Office of Labor-Management Standards (OLMS)
U.S. Department of Labor
Employment Standards Administration
Office of Labor-Management Standards
St. Louis District Office
1222 Spruce Street
Room 9 109E
St. Louis, MO 63103
(314)539-2667 Fax: (314)539-2626
March 17, 2008
Mr. Jack Tueth, Business Manager
International Brotherhood of Electrical Workers AFL-CIO
4051 Humbert Road
Alton, IL 62002-7114
LM File Number 045-596
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Dear Mr. Tueth:
This office has recently completed an audit of IBEW Local 649 under the Compliance Audit Program (CAP) to determine your organization’s compliance with the provisions of the Labor-Management Reporting and Disclosure Act of 1959 (LMRDA). As discussed during the exit interview with you and Office Secretary Sue Ann Buchanan on February 29, 2008, the following problems were disclosed during the CAP. The matters listed below are not an exhaustive list of all possible problem areas since the audit conducted was limited in scope.
Title II of the LMRDA establishes certain reporting and recordkeeping requirements. Section 206 requires, among other things, that labor organizations maintain adequate records for at least five years by which each receipt and disbursement of funds, as well as all account balances, can be verified, explained, and clarified. As a general rule, labor organizations must maintain all records used or received in the course of union business.
For disbursements, this includes not only original bills, invoices, receipts, vouchers, and applicable resolutions, but also documentation showing the nature of the union business requiring the disbursement, the goods or services received, and the identity of the recipient(s) of the goods or services. In most instances, this documentation requirement can be satisfied with a sufficiently descriptive expense receipt or invoice. If an expense receipt is not sufficiently descriptive, a union officer or employee should write a note on it providing the additional information. For money it receives, the labor organization must keep at least one record showing the date, amount, purpose, and source of that money. The labor organization must also retain bank records for all accounts.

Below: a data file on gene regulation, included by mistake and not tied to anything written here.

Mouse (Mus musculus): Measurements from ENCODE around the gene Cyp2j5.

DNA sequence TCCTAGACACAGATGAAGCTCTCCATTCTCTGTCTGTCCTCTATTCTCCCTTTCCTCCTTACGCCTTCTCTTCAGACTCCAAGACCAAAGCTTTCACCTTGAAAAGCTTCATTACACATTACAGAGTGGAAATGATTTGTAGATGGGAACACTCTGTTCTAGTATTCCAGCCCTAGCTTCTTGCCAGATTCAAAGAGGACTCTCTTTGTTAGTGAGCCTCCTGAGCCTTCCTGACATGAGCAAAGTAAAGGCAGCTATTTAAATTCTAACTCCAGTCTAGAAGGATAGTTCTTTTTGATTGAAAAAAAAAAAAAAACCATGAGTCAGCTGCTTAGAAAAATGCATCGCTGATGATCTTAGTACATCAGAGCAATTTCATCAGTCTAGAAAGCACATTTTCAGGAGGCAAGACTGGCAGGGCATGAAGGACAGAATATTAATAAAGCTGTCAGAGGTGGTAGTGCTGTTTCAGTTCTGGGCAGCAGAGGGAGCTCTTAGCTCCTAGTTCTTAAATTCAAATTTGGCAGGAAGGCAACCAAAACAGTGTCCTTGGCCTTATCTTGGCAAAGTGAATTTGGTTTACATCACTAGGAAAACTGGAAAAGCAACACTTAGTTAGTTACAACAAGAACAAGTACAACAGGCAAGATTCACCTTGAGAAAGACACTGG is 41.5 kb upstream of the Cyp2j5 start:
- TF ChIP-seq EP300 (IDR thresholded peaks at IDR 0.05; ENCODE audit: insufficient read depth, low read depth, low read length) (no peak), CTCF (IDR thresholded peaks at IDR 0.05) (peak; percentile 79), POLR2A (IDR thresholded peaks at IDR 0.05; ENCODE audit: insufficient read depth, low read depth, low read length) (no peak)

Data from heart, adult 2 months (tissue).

The audit of Local 649’s 2007 records revealed the following recordkeeping violation:
General Reimbursed Expenses/Meal Expenses
Local 649 did not retain adequate documentation for reimbursed expenses incurred by Jack Tueth. For example, the local did not maintain back-up documentation for several expense reimbursements listed as gasoline and meals on the corresponding vouchers.
Additionally, Local 649 records of meal expenses did not always include written explanations of union business conducted or the names and titles of the persons incurring the restaurant charges. Union records of meal expenses must include written explanations of the union business conducted and the full names and titles of all persons who incurred the restaurant charges. Also, the records retained must identify the names of the restaurants where the officers or employees incurred meal expenses.
The local also failed to maintain back-up documentation for several general expenses incurred. For example, the local did not have back-up documentation to support payments to State Farm Insurance and Safety Partners. There was also no documentation to support a $400 payment to the petty cash fund for “meeting expenses.” The local was able to obtain back-up documentation for most of these expenses during the course of the audit, but it is the local’s responsibility to maintain such back-up documentation with the union records for at least five years in accordance with the LMRDA.
As previously noted above, labor organizations must retain original receipts, bills, and vouchers for all disbursements. The president and treasurer (or corresponding principal officers) of your union who are required to sign your union’s LM report are responsible for properly maintaining union records.
The audit disclosed the following other violation:
The audit revealed a violation of LMRDA Section 502 (Bonding), which requires that union officers and employees be bonded for no less than 10 percent of the total funds those individuals or their predecessors handled during the preceding fiscal year.
The audit revealed that Local 649’s officers and employees were not bonded for the minimum amount required at the time of the audit. The union was bonded for $100,000 and required a bond of at least $135,000. However, the union obtained adequate bonding coverage of $150,000 and provided evidence of this to OLMS on March 11, 2008. As a result, OLMS will take no further enforcement action regarding this issue.
I want to extend my personal appreciation to IBEW Local 649 for the cooperation and courtesy extended during this compliance audit. I strongly recommend that you make sure this letter and the compliance assistance materials provided to you are passed on to future officers. If we can provide any additional assistance, please do not hesitate to call.
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cc: William Gottleb, Treasurer